steve

herdizziness's picture
herdizziness
Posts: 3642
Joined: Apr 2010

They tell you about the bag just in case things aren't exactly where it shows on scan or in a more difficult place. They told me the same thing and I had the surgery and no bag, when I woke up that's the first thing I felt for. About that point though I had already been accepting of it, if it meant I could live longer, but I was very happy I didn't have to. I believe they have to tell you about the possibility of a bag to cover their butts is all, I wouldn't worry too much about it, if they told you it wasn't a sure thing. My tumor actually ended up being on the opposite side that my scans had shown it as being, even my pain had been on the wrong side, imagine my and their surprise when they did the colonoscopy a week before surgery and discovered it on the left side and not the right side. As a matter of fact I just learned a few weeks ago that it had actually grown outside the colon, my surgeons never mentioned it, nor did my onc (of course he wasn't there for the surgery and didn't do the surgery, I think he probably thought the surgeons told me)I only learned it from the doc that's supposed to do my next colonoscopy, the things your learn later. However, am NED at moment, 2 1/2 years out from diagnosis of Stage IV.
Best of luck on your surgery, sending good vibes your way, and I'm sure everything will be fine.
Winter Marie

danker
Posts: 1270
Joined: Apr 2012

I too am 2 1/2 years out from.dx., and also currently NED. Being 80 I expect to live to 90. LOL May you also make it to that great age!!!

Doc_Hawk's picture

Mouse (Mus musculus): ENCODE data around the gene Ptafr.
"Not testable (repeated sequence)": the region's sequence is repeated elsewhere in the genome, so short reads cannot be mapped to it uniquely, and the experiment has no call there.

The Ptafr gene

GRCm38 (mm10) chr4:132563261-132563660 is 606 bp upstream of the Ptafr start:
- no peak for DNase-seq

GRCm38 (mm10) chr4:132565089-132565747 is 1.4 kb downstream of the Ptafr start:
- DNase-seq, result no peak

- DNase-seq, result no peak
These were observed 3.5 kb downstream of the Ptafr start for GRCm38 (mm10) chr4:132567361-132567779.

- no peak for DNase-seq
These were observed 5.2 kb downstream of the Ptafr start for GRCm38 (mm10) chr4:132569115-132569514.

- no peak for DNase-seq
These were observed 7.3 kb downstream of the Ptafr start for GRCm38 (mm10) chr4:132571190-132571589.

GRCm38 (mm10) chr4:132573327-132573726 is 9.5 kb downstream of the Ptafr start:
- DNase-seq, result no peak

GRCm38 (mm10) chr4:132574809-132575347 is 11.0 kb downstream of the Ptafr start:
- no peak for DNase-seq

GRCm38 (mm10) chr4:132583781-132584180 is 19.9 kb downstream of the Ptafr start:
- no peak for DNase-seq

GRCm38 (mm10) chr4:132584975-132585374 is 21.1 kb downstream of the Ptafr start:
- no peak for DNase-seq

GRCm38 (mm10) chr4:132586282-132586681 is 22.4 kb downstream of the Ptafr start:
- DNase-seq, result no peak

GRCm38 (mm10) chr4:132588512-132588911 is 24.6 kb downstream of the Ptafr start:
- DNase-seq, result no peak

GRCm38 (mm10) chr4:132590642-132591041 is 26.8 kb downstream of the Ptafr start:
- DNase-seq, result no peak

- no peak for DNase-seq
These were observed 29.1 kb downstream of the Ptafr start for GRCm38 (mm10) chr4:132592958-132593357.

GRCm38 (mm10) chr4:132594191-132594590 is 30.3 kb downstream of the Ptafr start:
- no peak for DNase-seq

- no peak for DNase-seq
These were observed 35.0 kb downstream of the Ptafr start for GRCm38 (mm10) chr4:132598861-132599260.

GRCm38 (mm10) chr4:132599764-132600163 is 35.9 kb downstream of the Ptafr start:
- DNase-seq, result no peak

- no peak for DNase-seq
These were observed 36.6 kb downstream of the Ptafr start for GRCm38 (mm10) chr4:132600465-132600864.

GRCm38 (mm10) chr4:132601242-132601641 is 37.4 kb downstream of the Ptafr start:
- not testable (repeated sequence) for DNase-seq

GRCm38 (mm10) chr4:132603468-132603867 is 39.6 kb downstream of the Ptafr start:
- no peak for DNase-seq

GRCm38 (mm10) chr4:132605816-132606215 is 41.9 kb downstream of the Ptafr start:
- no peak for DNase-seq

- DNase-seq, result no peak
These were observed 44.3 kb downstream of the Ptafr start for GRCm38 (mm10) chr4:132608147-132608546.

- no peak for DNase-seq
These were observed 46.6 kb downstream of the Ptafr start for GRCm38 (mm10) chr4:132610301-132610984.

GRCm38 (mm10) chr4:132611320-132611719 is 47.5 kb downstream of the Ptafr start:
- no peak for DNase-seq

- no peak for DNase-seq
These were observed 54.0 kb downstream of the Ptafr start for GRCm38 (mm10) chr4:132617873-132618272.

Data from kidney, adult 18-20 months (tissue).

Doc_Hawk
Posts: 685
Joined: Jan 2012

Everyone is different in this fight, so it's really hard to answer your questions without knowing more. Have you had radiation therapy? When I was first diagnosed, the tumor was so large that it was protruding outside of the anus. I actually thought that it was a hemorrhoid. Because of how low down it was, my surgeon told me that there was no way I was coming out of this without a bag. He did advise radiation first so that we could shrink down the tumor to minimize the amount of tissue that would need to be removed. After six weeks of radiation, the tumor had shrunk down to the size of a small pea and no surgery was necessary. Chemo has taken care of what was left and now we're treating the tumors that spread to my lung (now all gone) and my liver. If you haven't had radiation yet, I would suggest that you speak with your surgeon and onc about taking that route first.

Good luck and God Bless

Doc

abrub's picture
abrub
Posts: 2146
Joined: Mar 2010

Just to let you know they resected me in 3 places (sigmoid, cecum, ileum) and I awoke intact - never had a bag (tho I had an extended ileus.) My tumor (appendiceal in origin) was found as a met surrounding my ovary, so yes, tumors can escape locally. However, I had no mets to the liver and/or lungs. My mets were all "touched" mets; not spread systemically through the lymphatic or blood systems.